Singapore’s shares appeared set to start trade with some positive cues on Tuesday, after a Wall Street rally on signs of easing U.S.-China trade tensions.
The Dow Jones Industrial Average was up 1.21 percent on Monday, the S&P 500 added 0.74 percent and the Nasdaq gained 0.54 percent. Futures for the three indexes had turned their noses slightly down early on Tuesday.
The Nikkei 225 index was down early on Tuesday, shedding 0.12 percent by 8:14 A.M. SGT.
STI Futures were up 25 points at 3553, according to Bloomberg data, a tad above the index’s close at 3548.23 on Monday.
U.S. Treasury Secretary Steven Mnuchin said the trade war was being put on hold and tariffs wouldn’t be imposed while the U.S. tries to execute the framework from the talks. China over the weekend agreed to “significantly” increase its imports of U.S. goods and services, but the official statements lacked specifics.
To be sure, U.S. President Trump has a history of undermining other members of his administration at the drop of a hat, but analysts were positive on the outcome.
“We view this as the best deal for China,” Nomura said in a note on Monday. “Increasing imports should have a limited impact on China’s growth, while opening China to foreign goods, services and investment will, on the whole, serve China well.”
Nomura also noted that an increase in imports would be disinflationary for China at a time when its labour force and available land are contracting.
Oil prices continued to climb, amid concerns about the potential for Venezuela’s crisis to deepen as the U.S. imposed new sanctions aimed at preventing corrupt officials from enriching themselves by via state assets, according to a Washington Post report. The report said U.S. President Trump signed the order.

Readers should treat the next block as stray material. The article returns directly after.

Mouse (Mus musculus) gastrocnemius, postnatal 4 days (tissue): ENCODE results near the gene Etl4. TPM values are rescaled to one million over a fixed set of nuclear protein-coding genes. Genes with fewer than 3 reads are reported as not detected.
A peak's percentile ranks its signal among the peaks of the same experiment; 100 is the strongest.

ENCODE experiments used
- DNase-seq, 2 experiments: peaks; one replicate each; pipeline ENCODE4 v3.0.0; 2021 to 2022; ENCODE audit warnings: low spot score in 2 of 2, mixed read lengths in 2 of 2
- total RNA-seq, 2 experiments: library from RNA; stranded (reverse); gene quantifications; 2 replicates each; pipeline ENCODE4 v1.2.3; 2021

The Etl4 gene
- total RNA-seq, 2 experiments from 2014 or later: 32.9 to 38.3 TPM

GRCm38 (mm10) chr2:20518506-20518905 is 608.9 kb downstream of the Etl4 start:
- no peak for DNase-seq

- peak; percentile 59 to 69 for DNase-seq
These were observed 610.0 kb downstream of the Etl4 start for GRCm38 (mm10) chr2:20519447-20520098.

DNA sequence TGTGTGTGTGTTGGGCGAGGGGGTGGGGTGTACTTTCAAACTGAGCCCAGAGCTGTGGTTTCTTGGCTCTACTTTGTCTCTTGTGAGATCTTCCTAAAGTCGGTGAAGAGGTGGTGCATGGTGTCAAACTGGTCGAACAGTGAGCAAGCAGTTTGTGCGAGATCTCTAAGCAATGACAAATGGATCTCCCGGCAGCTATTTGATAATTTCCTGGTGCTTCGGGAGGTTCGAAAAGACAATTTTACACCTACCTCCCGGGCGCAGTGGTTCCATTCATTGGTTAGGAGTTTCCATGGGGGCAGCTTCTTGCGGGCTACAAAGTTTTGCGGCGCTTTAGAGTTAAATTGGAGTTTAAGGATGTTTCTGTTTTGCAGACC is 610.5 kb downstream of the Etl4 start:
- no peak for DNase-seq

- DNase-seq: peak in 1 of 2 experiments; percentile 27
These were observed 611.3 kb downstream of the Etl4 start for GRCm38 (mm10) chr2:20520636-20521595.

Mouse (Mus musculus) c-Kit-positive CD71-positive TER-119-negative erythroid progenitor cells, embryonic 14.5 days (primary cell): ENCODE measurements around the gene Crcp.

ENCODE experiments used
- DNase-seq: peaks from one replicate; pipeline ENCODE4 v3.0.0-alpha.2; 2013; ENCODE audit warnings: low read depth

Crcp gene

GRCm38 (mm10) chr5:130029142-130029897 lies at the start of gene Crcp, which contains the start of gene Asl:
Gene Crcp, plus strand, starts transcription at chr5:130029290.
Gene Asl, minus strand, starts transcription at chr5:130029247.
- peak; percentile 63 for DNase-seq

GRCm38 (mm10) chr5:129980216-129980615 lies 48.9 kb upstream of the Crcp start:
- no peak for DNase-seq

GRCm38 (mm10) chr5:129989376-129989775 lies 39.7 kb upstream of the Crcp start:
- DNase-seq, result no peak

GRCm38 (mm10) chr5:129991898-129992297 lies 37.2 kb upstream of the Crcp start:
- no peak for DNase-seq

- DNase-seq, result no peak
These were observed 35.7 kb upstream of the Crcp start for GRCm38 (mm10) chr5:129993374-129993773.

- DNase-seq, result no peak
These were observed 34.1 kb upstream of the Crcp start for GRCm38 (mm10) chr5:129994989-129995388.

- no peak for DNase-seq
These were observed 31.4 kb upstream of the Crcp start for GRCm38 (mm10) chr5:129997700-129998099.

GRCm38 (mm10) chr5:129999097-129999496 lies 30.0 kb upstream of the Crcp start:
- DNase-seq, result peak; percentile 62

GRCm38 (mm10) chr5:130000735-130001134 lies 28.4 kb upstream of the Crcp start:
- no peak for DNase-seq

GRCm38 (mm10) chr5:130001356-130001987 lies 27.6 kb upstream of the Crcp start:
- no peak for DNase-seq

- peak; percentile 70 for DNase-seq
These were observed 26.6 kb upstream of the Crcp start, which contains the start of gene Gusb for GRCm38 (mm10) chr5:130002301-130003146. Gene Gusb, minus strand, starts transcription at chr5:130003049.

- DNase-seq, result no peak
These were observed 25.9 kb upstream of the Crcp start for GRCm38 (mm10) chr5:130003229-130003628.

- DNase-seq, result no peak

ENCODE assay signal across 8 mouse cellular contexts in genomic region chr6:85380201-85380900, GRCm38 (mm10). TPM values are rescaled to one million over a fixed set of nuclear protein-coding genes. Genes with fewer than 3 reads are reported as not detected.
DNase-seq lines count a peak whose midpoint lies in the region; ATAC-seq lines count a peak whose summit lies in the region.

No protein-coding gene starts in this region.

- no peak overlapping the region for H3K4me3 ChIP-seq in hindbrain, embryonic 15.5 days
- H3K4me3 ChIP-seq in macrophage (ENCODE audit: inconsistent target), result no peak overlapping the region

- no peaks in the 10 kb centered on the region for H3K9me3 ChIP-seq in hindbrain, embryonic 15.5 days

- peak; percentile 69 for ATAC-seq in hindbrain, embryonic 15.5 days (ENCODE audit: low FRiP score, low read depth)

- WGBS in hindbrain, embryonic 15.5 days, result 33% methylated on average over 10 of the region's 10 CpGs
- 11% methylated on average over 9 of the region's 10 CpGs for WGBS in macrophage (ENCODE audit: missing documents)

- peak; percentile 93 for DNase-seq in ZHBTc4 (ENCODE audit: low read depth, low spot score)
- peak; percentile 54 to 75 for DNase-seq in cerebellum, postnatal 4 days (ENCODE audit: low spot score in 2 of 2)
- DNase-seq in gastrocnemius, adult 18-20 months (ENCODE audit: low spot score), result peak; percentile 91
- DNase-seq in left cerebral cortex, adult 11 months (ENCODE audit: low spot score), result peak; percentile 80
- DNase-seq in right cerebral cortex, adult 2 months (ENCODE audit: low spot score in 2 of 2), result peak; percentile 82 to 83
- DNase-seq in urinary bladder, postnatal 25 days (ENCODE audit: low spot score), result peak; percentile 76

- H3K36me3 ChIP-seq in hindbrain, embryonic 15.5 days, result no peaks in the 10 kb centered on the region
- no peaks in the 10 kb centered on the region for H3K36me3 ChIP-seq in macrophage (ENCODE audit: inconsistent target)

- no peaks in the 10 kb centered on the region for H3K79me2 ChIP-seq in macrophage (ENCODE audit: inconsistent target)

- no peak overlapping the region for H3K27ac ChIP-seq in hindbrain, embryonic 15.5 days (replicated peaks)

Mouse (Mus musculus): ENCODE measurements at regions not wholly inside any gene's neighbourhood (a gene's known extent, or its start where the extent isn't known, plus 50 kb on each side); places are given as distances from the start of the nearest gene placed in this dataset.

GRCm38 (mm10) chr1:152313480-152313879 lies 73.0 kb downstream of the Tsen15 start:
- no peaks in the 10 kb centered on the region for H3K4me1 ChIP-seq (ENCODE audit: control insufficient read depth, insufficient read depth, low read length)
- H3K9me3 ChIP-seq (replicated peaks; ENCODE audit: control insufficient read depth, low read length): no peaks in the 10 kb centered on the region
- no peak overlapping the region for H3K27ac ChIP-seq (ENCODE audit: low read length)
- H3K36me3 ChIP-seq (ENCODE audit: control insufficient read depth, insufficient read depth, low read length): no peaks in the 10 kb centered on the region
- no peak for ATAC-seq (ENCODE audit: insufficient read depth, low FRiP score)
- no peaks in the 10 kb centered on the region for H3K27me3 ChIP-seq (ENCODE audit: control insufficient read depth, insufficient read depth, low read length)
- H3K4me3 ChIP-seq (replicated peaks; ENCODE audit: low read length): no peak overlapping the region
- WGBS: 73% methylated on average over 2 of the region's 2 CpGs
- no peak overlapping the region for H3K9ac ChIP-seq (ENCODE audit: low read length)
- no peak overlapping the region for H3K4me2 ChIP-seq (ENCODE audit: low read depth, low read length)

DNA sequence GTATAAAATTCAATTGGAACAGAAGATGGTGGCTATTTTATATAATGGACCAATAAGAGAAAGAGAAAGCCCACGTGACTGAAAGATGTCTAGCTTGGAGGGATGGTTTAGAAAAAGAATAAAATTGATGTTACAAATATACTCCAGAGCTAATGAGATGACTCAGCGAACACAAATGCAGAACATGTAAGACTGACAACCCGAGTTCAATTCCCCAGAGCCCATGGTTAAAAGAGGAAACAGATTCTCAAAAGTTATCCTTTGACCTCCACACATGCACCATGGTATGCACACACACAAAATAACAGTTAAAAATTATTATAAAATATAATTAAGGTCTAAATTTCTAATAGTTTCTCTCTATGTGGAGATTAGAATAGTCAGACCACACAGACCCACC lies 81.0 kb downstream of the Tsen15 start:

Additionally, the U.S. stepped up Iran tensions, with Secretary of State Mike Pompeo reportedly said the Trump administration would use all its economic and military resources to “crush” Iran.
Nymex WTI crude futures for June were up 0.39 percent at US$72.52 a barrel at 7:46 A.M. SGT, while ICE Brent crude futures were up 0.90 percent at US$79.22 at 5:59 A.M. SGT, according to Bloomberg data.
DBS raised its forecasts for oil in a note last week, factoring in increased geopolitical risks from the Iran nuclear deal breakdown, better-than-expected complaince with OPEC production cuts, declining production in crisis-hit Venezuela and faster-than-expected inventory normalization trends. It raised its 2018 average Brent crude oil forecast to US$70-US$75 a barrel, up from US$60-US$65.
The U.S. dollar index, which measures the greenback against a basket of currencies, was at 93.56 at 8:09 A.M. SGT, broadly steady with U.S. trade and down a tad from around 93.64 on Friday, but still well above the around 92.59, where it started last week.
Stephen Innes, head of Asia Pacific trading at Oanda, said in a note on Tuesday that U.S. traders were taking profit on the greenback on Monday after its climb.
“The shifting dynamics around trade and tariffs does give pause for thought as U.S. dollar bulls are consolidating gains at a very tricky and treacherous junction for both the U.S. dollar and U.S. bond yields,” he said. “Also, there’s the usual air of uncertainty with both May FOMC minutes and April ECB minutes due this week. Traders will be more inclined not to get ahead of the curve before these releases.”
Separately, tensions on the Korean peninsula will be at the back of the markets minds, with reports emerging that U.S. security adviser John Bolton may have precipitated North Korea’s threat to walk away from talks with Trump by proposing a “Libya solution” for denuclearization.
Another wrinkle for the market will continue to come from the investigation into the Trump campaign’s ties to foreign powers. AP News reported that a Trump fundraiser cultivated crown princes from Saudi Arabia and the U.A.E., pitching the ability to deliver messaging directly to Trump.
This article was originally published on Tuesday, 22 May 2018 at 8:37 A.M. SGT; it has since been updated.